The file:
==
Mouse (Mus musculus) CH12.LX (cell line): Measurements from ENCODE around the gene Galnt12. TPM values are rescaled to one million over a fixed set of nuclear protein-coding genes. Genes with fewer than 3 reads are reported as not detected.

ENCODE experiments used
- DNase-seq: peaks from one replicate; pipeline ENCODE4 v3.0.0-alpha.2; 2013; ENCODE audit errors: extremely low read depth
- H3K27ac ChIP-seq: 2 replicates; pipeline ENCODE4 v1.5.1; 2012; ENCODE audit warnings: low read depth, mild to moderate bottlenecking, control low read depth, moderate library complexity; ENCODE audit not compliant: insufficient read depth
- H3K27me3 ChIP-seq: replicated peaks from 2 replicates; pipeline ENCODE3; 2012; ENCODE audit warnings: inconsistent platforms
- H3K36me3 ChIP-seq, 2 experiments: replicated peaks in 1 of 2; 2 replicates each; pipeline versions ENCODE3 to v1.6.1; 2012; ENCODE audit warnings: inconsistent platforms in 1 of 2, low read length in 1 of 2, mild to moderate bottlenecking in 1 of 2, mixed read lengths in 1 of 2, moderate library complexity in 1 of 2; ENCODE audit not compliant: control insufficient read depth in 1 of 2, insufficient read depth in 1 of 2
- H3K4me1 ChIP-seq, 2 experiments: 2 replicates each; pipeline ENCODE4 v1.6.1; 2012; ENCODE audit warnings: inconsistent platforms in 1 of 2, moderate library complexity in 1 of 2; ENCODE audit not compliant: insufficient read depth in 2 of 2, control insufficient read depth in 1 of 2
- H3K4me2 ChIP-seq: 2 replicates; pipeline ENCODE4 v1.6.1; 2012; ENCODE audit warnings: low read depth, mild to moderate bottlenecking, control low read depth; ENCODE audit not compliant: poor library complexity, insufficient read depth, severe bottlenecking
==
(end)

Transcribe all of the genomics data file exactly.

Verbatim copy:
Mouse (Mus musculus) CH12.LX (cell line): Measurements from ENCODE around the gene Galnt12. TPM values are rescaled to one million over a fixed set of nuclear protein-coding genes. Genes with fewer than 3 reads are reported as not detected.

ENCODE experiments used
- DNase-seq: peaks from one replicate; pipeline ENCODE4 v3.0.0-alpha.2; 2013; ENCODE audit errors: extremely low read depth
- H3K27ac ChIP-seq: 2 replicates; pipeline ENCODE4 v1.5.1; 2012; ENCODE audit warnings: low read depth, mild to moderate bottlenecking, control low read depth, moderate library complexity; ENCODE audit not compliant: insufficient read depth
- H3K27me3 ChIP-seq: replicated peaks from 2 replicates; pipeline ENCODE3; 2012; ENCODE audit warnings: inconsistent platforms
- H3K36me3 ChIP-seq, 2 experiments: replicated peaks in 1 of 2; 2 replicates each; pipeline versions ENCODE3 to v1.6.1; 2012; ENCODE audit warnings: inconsistent platforms in 1 of 2, low read length in 1 of 2, mild to moderate bottlenecking in 1 of 2, mixed read lengths in 1 of 2, moderate library complexity in 1 of 2; ENCODE audit not compliant: control insufficient read depth in 1 of 2, insufficient read depth in 1 of 2
- H3K4me1 ChIP-seq, 2 experiments: 2 replicates each; pipeline ENCODE4 v1.6.1; 2012; ENCODE audit warnings: inconsistent platforms in 1 of 2, moderate library complexity in 1 of 2; ENCODE audit not compliant: insufficient read depth in 2 of 2, control insufficient read depth in 1 of 2
- H3K4me2 ChIP-seq: 2 replicates; pipeline ENCODE4 v1.6.1; 2012; ENCODE audit warnings: low read depth, mild to moderate bottlenecking, control low read depth; ENCODE audit not compliant: poor library complexity, insufficient read depth, severe bottlenecking